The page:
The United Nations estimates that almost 1.4 million Sudanese have been displaced – including 180,000 who have fled to neighboring Chad – in ongoing violence committed by government-backed Arab militias against black African tribes.

Notre Dame protests lifting of Muslim scholar’s visa
NOTRE DAME, IN (RNS) – The U.S. government has revoked the work visa of a Muslim scholar who planned to teach at the University of Notre Dame during the fall semester.

The visa of Tariq Ramadan, a Swiss citizen, was pulled at the request of the Department of Homeland Security. Ramadan, who has been criticized for remarks labeled anti-Semitic and for alleged ties to Islamic militants, had been scheduled to start teaching Aug. 24. “This is unjustified,” Ramadan told Associated Press.

Notre Dame spokesman Matt Storin challenged the government’s action, saying Ramadan is a voice for moderation in the Muslim world and a distinguished scholar. Ramadan, who said he underwent a thorough, two-month background check before he was granted the visa, said he opposes violence of any kind.

California man sued over death of Salvadoran archbishop
FRESNO, Calif. (AP) – A retired officer from El Salvador was sued in Fresno federal court on allegations that he conspired in the 1980 assassination of El Salvador’s Archbishop Oscar Romero in the capital, San Salvador.

The civil lawsuit, which began last month, alleges that Alvaro Rafael Saravia conspired to commit crimes against humanity and to commit an extrajudicial killing – violations of international law and of federal statutes that some say allow the defendant to be tried in U.S. courts.

Saravia, a car dealer, has not hired any attorneys, or responded to the lawsuit filed by the San Francisco-based Center for Justice and Accountability on behalf of one of Romero’s relatives.

Court won’t reopen Pledge of Allegiance case
WASHINGTON (RNS) – The U.S. Supreme Court has declined, without comment, to reopen a case that challenged the constitutionality of the Pledge of Allegiance and its use of “under God” in public schools. California atheist Michael Newdow had requested that the justices consider overturning their June ruling.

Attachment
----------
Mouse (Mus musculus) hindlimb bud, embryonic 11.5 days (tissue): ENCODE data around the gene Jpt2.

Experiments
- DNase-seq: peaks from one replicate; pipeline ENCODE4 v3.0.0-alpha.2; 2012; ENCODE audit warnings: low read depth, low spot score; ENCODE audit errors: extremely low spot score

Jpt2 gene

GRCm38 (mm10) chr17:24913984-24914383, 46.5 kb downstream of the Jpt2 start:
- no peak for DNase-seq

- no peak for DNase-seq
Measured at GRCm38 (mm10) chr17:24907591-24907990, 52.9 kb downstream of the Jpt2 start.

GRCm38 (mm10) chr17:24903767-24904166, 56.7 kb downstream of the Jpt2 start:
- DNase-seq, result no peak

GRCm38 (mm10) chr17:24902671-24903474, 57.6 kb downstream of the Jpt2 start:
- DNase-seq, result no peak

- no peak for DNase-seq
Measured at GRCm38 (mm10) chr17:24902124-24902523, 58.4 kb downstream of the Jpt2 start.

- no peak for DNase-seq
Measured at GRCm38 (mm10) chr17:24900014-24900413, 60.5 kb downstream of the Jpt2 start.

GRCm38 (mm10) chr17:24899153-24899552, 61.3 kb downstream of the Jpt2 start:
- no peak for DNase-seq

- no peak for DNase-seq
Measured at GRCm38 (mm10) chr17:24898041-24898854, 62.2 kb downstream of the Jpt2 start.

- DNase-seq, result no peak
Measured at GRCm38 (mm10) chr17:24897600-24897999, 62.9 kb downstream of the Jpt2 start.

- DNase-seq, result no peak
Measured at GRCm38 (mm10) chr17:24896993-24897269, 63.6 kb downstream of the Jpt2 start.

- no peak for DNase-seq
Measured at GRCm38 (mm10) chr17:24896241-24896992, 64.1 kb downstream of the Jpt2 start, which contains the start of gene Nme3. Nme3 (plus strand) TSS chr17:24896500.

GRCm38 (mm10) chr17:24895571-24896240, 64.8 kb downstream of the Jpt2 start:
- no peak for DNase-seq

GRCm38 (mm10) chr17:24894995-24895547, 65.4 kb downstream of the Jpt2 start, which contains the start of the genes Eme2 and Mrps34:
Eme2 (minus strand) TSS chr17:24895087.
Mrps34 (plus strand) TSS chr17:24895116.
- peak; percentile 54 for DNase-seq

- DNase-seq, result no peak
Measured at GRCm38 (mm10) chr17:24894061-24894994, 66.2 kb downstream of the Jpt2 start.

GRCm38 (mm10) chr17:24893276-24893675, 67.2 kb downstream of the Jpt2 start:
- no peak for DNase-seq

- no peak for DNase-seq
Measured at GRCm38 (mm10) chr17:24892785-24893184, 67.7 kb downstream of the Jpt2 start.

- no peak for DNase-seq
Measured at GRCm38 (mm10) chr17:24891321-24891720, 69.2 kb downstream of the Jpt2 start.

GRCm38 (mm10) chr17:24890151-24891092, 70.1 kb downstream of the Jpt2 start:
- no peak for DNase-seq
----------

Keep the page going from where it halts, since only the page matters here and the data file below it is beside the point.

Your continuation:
Senate okays CRS president for board
WASHINGTON – The U.S. Senate unanimously approved the nomination of Ken Hackett, president of Catholic Relief Services (CRS), to serve on the board of directors of the Millennium Challenge Corporation (MCC).

The MCC is a new initiative of the Bush Administration and the U.S. Congress to improve the accountability and impact of foreign assistance. Hackett is one of four non-governmental members who will serve on the MCC board of directors. President Bush nominated Hackett to the board based on the recommendation of Senate Democratic Leader Tom Daschle.

Chinese detain eight Catholic priests

LOS ANGELES (RNS) – Eight underground Catholic priests have been detained by the Chinese government in what human rights groups call an apparent crackdown on religious freedom.

The Connecticut-based Cardinal Kung Foundation said Chinese troops arrested eight Catholic priests in Heibei province who belong to an underground church that is loyal to the pope in Rome. The Cardinal Kung Foundation identified three of the priests, but their whereabouts are unknown. The foundation estimates that 12 million Chinese belong to the underground church, while 4 million belong to a separate state-approved Catholic church.

A third of U.S. teens have religious mission
WASHINGTON (RNS) – Nearly three in 10 U.S. teens have gone on at least one religious mission or participated in a religious service project, a new study says.
Seventy percent of Church of the Latter-day Saints teens reported religious service involvement, the most among all denominations.

Among other denominations, 43 percent of mainline Protestant teens said they participated in service projects and missions, while Catholic and Jewish teens reported the least involvement, 23 percent each.

Lourdes shrine faces $1.6 million deficit
LOURDES, France (RNS) – Pope John Paul II gave thanks Aug. 18 for the success of his pilgrimage to Lourdes, but the bishop who oversees the French shrine said it faces a $1.6 million deficit because pilgrims were so busy looking for good places for the papal Mass that they failed to make expected contributions.

Official newspaper of the Roman Catholic
Diocese of Oakland, California encompassing all of
Alameda &
Contra Costa counties.